For the past several years, we have been employing a variety of aerial and terrestrial remote sensing techniques at 17th century fur trade posts in Nova Scotia, and this paper will briefly review sites studied, instruments employed, and lessons learned. Techniques include aerial LiDAR, 3D photogrammetry, and terrestrial electromagnetic induction (magnetic susceptibility and electrical conductivity) and ground-penetrating radar. The sites include Port-Royal, Fort St-Louis, Fort St-Pierre, and Fort Ste-Marie, each of which offers unique challenges and insights.   

01:40 PM - 02:00 PM: Engineering Avalon: Investigating Protoindustrial and Domestic Wastewater Systems in 17th-century Ferryland, Newfoundland
Format de présentation : Online - pre-recorded
Auteur-e(s) :
  • Barry Gaulton - Memorial University

Settled by the English in 1621, the colony of Avalon in Ferryland, Newfoundland has been studied by archaeologists for decades revealing, among other things, what may be the first European sanitation system in North America. Used to redirect and dissipate various forms of wastewater and excrement, the partially excavated 17th-century remains include subterranean masonry drains associated with the village’s brewhouse, stable, and kitchen, surface gutters placed along exterior cobblestone pavements, and even a communal privy positioned beside the inner harbor so that its contents were ‘flushed’ twice daily with the tides. Through the combined efforts of archaeologists and engineers, a project is underway to investigate the design, construction, and operation of individual drainage features and combined sanitation systems at Ferryland through the application of civil engineering principles. GPR, LiDAR, high-resolution Digital Elevation Models and computer simulations will be employed in these investigations. The goal is to provide a comprehensive local case study of early modern sanitation management, which includes considerations of site-specific ground slope, drainage, and availability of materials into How, What and Where things were built. Future research will contextualize these early sanitation practices within comparable traditions in Southwest England where most of Ferryland’s colonists originated.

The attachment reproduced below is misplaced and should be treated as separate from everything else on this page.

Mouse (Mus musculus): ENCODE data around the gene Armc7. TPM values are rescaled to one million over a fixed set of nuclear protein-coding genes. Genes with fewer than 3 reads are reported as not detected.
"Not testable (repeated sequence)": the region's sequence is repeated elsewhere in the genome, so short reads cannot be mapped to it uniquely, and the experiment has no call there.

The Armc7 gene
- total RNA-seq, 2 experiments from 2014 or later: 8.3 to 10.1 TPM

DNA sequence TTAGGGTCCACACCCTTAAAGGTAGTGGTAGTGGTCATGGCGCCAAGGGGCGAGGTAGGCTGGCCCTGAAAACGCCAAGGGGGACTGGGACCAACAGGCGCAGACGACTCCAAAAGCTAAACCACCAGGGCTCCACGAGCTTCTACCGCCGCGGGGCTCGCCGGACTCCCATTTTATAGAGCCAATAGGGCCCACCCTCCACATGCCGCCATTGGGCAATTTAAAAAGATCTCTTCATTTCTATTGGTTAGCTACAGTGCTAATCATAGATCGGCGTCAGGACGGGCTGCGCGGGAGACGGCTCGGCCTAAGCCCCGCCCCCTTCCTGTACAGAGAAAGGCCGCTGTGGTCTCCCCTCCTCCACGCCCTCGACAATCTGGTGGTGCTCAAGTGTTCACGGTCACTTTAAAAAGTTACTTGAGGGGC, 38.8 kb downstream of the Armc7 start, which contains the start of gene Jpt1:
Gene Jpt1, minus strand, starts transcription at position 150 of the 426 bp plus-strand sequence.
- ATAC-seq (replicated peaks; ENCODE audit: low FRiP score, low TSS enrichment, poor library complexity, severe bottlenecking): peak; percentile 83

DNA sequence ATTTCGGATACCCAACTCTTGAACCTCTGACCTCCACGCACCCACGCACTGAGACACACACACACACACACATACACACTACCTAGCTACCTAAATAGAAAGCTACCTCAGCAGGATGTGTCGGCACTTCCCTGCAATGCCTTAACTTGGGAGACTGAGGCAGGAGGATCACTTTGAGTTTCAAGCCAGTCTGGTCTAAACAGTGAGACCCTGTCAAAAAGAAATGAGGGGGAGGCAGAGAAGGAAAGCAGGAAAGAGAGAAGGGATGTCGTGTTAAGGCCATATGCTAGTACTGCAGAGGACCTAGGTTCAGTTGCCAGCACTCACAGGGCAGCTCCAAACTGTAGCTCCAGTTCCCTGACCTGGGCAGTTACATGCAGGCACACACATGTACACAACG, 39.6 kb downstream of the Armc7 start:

02:00 PM - 02:20 PM: What stories are told by a simple pipe: The red clay pipe collection from Fort Saint-Louis
Format de présentation : Online - pre-recorded